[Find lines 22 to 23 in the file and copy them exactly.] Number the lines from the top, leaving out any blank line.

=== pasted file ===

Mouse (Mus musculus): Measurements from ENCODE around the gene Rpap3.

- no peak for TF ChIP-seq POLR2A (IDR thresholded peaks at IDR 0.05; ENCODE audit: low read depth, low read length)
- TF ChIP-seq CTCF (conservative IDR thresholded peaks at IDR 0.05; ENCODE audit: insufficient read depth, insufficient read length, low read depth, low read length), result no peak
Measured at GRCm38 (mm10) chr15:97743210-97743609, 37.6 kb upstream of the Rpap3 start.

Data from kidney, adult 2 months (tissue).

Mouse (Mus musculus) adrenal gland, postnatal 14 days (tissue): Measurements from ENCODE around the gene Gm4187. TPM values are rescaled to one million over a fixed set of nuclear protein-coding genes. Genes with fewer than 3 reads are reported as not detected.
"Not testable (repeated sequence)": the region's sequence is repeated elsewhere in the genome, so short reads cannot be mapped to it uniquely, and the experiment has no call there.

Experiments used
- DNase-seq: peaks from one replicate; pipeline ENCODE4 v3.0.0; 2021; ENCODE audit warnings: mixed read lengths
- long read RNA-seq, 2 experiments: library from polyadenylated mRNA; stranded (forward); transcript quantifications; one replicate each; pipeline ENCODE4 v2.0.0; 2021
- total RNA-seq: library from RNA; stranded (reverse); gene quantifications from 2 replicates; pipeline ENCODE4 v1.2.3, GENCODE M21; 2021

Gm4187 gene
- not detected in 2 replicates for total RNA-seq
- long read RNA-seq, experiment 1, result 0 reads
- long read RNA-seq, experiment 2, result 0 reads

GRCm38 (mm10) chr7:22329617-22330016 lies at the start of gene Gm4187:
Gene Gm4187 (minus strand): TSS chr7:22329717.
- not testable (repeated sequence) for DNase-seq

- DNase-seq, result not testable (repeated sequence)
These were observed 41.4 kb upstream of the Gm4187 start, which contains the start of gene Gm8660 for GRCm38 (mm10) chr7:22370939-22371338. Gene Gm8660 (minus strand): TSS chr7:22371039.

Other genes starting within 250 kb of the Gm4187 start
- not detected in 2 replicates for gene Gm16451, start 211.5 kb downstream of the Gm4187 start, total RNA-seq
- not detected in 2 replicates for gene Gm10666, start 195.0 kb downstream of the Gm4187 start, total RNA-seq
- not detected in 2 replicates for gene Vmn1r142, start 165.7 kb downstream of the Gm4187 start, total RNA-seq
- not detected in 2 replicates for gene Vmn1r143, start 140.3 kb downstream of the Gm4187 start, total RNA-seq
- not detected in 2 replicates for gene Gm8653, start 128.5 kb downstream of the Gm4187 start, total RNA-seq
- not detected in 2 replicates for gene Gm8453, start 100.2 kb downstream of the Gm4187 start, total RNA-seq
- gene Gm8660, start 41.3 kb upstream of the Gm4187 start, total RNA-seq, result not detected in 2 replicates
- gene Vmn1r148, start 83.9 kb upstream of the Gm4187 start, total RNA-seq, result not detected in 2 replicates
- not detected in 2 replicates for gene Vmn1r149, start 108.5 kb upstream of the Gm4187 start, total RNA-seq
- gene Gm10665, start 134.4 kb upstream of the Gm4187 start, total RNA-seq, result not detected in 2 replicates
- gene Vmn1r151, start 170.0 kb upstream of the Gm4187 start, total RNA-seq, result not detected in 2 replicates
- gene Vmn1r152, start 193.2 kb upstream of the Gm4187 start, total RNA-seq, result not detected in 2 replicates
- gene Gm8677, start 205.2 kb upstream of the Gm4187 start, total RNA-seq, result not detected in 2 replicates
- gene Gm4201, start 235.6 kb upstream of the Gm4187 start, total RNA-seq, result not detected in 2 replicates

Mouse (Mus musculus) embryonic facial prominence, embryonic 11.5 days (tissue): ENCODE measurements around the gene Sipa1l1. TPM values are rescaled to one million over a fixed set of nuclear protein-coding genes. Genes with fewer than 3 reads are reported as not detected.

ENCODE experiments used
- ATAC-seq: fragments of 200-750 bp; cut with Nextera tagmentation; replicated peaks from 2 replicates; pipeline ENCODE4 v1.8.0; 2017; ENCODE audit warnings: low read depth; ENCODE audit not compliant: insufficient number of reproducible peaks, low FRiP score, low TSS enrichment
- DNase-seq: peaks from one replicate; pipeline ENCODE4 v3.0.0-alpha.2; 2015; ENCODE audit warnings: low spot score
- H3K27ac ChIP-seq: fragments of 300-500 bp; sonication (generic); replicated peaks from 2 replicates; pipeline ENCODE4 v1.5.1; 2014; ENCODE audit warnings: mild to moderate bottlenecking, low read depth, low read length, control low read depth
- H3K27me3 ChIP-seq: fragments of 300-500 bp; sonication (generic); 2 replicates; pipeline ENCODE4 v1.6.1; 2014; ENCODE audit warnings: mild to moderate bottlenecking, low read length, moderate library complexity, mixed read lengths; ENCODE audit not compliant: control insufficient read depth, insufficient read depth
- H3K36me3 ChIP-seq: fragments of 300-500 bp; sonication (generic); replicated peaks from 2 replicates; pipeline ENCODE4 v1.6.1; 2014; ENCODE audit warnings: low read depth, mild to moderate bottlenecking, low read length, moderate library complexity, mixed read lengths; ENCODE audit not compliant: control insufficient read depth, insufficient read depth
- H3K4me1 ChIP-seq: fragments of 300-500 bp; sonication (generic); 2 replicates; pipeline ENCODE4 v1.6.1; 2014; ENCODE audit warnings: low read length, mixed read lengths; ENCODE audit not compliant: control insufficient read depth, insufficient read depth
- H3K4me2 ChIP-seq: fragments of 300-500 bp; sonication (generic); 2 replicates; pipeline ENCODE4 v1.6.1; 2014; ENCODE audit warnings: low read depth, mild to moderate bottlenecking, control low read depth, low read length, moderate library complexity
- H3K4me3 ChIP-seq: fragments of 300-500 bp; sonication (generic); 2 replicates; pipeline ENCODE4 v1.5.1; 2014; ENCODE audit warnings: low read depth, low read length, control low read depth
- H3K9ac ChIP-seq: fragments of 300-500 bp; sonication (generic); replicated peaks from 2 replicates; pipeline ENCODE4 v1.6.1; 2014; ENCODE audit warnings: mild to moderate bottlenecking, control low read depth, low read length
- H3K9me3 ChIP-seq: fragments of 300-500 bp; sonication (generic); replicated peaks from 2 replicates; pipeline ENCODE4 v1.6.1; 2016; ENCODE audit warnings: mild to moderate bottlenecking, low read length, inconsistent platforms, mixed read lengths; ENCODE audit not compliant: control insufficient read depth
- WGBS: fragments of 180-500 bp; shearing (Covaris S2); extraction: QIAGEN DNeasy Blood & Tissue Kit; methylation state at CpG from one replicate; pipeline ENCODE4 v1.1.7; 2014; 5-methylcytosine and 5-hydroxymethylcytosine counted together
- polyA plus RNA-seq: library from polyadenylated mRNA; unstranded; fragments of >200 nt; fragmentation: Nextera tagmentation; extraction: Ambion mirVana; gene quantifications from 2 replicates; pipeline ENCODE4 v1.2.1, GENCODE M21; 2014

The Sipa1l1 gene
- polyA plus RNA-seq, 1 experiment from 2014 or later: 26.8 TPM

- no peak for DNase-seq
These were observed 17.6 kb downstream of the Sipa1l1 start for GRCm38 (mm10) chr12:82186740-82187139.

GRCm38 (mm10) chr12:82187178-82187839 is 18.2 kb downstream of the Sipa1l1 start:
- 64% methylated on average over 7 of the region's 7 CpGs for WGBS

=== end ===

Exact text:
- not detected in 2 replicates for gene Gm16451, start 211.5 kb downstream of the Gm4187 start, total RNA-seq
- not detected in 2 replicates for gene Gm10666, start 195.0 kb downstream of the Gm4187 start, total RNA-seq